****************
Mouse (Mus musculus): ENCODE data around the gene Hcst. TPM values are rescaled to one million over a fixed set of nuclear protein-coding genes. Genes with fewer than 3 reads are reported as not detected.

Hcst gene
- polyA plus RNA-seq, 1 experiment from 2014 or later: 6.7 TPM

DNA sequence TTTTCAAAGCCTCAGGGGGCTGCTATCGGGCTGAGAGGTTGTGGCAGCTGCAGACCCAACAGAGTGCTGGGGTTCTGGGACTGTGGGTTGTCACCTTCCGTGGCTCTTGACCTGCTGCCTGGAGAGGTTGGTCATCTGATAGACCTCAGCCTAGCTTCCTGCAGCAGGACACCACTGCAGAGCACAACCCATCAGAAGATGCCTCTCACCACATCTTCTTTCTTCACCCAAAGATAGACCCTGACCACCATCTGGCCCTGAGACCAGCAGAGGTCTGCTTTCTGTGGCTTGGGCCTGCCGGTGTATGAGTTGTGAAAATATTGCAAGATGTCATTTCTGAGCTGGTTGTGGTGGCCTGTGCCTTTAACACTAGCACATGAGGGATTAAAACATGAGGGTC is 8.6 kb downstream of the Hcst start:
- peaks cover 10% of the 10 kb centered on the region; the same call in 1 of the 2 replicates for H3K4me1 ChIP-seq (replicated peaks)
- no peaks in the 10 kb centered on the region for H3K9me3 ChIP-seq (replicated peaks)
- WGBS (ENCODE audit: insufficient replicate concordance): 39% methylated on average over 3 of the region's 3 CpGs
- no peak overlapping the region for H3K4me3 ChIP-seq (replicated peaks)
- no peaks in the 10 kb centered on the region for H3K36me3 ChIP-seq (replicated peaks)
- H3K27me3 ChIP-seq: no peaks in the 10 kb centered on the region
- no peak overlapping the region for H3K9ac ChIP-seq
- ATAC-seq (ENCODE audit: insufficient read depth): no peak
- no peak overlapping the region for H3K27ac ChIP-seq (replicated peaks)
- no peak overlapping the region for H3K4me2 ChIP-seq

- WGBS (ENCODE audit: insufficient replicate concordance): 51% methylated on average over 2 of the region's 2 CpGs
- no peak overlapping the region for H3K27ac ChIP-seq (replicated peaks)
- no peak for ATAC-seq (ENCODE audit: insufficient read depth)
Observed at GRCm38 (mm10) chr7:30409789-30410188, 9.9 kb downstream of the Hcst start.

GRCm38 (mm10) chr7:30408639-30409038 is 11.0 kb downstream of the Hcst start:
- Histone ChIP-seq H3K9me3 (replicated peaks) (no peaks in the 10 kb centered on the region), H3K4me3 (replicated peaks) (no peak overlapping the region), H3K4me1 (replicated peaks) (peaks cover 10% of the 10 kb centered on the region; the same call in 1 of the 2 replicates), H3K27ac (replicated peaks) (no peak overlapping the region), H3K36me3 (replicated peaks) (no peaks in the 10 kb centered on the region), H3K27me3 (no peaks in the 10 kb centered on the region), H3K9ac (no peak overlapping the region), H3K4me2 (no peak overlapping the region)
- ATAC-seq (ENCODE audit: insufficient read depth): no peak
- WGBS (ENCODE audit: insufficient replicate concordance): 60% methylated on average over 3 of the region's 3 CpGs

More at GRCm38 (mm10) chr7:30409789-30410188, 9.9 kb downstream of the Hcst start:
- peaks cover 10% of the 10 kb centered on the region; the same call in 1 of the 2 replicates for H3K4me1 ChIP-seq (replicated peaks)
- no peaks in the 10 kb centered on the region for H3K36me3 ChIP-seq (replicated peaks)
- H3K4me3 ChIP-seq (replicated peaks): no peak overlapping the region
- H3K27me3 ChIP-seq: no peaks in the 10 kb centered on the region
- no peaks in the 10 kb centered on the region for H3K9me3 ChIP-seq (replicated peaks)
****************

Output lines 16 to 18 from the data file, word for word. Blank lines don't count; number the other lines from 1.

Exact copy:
- no peak overlapping the region for H3K27ac ChIP-seq (replicated peaks)
- no peak for ATAC-seq (ENCODE audit: insufficient read depth)
Observed at GRCm38 (mm10) chr7:30409789-30410188, 9.9 kb downstream of the Hcst start.